Fixing U.S. Executive Gender Balance Could Provide an Economic Edge

Did you know that Brazil has more gender balance in its companies’ senior executive roles than the U.S. does? So do China, Russia and Poland? See here:

Gender Balance in Senior Management

Russia: 46% Female / 54% Male

Brazil: 27% Female / 73% Male

China: 25% Female / 75% Male

U.K.: 20% Female / 80% Male

U.S.: 17% Female / 83% Male

Source: Grant Thornton Business Report, 2012

So why do so many American companies feel that they have balanced gender? Maybe because they don’t buy the same research the leading pension investment funds do; linking financial performance to gender balance in leadership. Or they don’t recognise that 60 percent of university graduates in the U.S. are women. Or they don’t realize that women control the majority of purchasing decisions in an ever-broadening series of sectors.

Or maybe it’s just because companies feel they can hide behind window dressing; promoting a token woman to their executive committees and a few non-execs to their boards. This camouflaging may end if we ever get more transparency on the actual gender balances in companies, a much better tool than quotas, as Goldman Sachs has said it will now do.

The U.S.’s gender imbalance isn’t just disappointing; it’s economically harmful at a time when the U.S. could use an economic edge. Here are some suggestions of what companies should stop doing:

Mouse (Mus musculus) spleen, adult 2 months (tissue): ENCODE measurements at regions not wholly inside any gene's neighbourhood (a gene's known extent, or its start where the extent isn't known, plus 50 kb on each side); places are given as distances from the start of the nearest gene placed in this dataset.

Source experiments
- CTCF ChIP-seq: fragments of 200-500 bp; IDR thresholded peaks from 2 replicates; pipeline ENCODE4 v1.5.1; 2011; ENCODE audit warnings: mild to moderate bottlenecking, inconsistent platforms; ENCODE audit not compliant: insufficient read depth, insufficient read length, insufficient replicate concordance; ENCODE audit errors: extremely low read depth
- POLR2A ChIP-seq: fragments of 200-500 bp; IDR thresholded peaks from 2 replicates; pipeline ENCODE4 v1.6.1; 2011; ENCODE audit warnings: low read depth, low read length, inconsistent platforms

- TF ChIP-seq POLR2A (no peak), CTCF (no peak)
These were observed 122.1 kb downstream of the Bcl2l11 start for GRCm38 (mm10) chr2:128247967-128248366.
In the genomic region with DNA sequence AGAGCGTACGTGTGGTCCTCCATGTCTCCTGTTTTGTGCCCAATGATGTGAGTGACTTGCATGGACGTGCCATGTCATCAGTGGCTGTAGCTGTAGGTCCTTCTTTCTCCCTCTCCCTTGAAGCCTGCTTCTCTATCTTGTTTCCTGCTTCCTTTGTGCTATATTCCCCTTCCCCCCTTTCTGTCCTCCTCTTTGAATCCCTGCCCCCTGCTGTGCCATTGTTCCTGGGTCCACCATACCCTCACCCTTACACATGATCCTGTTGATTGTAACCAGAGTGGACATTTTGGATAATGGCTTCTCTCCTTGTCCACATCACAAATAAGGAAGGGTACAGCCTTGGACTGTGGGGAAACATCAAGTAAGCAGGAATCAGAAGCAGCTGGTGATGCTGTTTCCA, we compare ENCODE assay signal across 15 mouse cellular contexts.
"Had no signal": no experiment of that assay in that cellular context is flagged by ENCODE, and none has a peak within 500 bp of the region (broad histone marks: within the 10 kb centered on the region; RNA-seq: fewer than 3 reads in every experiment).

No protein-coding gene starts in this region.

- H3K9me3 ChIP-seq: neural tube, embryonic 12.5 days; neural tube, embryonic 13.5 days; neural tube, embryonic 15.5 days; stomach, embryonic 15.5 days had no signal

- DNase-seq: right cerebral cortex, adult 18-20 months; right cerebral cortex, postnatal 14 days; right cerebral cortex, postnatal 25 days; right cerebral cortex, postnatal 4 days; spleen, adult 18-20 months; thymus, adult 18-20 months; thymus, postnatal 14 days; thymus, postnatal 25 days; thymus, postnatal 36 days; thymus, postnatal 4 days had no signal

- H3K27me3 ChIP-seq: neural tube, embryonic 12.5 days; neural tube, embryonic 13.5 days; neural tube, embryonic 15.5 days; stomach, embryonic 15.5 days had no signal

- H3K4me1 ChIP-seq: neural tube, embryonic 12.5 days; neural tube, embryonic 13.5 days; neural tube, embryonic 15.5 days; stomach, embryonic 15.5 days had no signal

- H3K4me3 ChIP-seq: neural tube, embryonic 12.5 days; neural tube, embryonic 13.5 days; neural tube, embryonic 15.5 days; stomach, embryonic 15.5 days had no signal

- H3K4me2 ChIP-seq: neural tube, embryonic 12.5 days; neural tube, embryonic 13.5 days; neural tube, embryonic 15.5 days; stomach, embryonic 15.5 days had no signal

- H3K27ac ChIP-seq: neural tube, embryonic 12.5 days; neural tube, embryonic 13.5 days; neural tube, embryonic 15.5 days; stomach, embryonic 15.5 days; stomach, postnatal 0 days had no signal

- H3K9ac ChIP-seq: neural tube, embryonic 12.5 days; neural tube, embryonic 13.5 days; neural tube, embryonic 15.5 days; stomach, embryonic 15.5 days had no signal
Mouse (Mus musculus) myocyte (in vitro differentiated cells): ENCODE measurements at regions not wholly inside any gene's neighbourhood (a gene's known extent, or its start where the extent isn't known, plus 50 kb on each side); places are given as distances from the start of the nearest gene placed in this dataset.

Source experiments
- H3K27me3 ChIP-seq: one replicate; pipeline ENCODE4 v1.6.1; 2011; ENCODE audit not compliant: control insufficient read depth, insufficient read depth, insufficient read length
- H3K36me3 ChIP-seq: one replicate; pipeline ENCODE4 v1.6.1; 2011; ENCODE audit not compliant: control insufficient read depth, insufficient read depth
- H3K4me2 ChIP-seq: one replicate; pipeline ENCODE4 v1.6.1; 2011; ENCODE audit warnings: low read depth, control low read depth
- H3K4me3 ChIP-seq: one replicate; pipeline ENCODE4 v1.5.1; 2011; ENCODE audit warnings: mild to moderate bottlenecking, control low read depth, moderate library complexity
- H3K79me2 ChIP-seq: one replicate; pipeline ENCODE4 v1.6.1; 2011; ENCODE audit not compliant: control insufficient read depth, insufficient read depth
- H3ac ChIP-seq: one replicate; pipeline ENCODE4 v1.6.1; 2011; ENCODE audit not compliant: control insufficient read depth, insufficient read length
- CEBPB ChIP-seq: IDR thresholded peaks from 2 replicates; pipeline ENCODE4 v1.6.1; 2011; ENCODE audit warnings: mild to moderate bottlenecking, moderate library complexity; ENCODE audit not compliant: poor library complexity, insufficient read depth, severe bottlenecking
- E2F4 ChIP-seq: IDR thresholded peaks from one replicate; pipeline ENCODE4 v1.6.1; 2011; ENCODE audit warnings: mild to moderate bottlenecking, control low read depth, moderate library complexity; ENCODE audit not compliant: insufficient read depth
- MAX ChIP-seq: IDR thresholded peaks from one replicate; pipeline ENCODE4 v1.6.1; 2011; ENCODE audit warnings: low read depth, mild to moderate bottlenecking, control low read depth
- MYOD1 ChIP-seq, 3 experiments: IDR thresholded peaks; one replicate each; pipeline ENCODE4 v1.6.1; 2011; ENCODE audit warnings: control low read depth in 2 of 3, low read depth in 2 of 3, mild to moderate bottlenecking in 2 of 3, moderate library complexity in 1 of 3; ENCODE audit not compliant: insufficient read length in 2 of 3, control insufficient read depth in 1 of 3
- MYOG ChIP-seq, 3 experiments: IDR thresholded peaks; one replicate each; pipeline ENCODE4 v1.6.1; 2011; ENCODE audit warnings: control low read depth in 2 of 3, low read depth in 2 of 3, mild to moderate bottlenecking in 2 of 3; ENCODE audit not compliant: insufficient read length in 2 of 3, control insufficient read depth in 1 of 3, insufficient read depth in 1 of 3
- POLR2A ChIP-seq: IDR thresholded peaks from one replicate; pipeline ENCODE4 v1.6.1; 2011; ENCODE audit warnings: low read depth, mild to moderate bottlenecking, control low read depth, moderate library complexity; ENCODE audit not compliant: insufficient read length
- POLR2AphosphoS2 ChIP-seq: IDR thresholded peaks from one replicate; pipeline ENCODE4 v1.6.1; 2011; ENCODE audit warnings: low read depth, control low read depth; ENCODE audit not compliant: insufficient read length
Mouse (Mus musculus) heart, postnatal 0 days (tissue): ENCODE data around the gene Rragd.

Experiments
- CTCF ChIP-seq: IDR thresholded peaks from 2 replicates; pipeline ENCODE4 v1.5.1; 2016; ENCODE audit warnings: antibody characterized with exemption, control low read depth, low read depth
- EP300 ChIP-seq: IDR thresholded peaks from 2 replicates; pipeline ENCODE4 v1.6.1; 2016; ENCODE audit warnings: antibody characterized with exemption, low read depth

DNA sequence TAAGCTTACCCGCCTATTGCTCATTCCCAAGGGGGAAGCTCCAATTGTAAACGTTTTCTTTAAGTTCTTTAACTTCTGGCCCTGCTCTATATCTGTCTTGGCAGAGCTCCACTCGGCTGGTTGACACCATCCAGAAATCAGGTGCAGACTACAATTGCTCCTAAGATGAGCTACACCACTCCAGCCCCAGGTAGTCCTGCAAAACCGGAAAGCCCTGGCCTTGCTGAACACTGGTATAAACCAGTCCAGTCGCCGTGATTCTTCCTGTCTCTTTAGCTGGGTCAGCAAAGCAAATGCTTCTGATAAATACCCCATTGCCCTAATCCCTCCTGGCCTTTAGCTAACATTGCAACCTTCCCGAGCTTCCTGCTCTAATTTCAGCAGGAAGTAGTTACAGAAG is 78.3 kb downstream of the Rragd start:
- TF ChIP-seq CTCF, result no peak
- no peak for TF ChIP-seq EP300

Stop framing gender as a diversity issue: Women are the majority of educated brains in the U.S., the majority of the labor force and the majority of consumers. Whoever decided to frame gender as a diversity issue? Why did American women ever accept this? Gender balance is a strategic business opportunity. Take it.

Stop trying to fix women: Too many companies have spent the last decade “empowering” women by sending them on assertiveness training, coaching or mentoring programs that (often unconsciously) encourage them to become more masculine to fit into existing corporate norms. Instead, get your leaders to learn the language and culture of women.

Stop treating everyone the same: Too many managers have been taught to ignore the differences between men and women. But ignoring differences kills women’s careers or gets them forever judged as lesser than. You don’t build sales and leadership skills among women by treating them like men. Learn and use the differences for competitive advantage.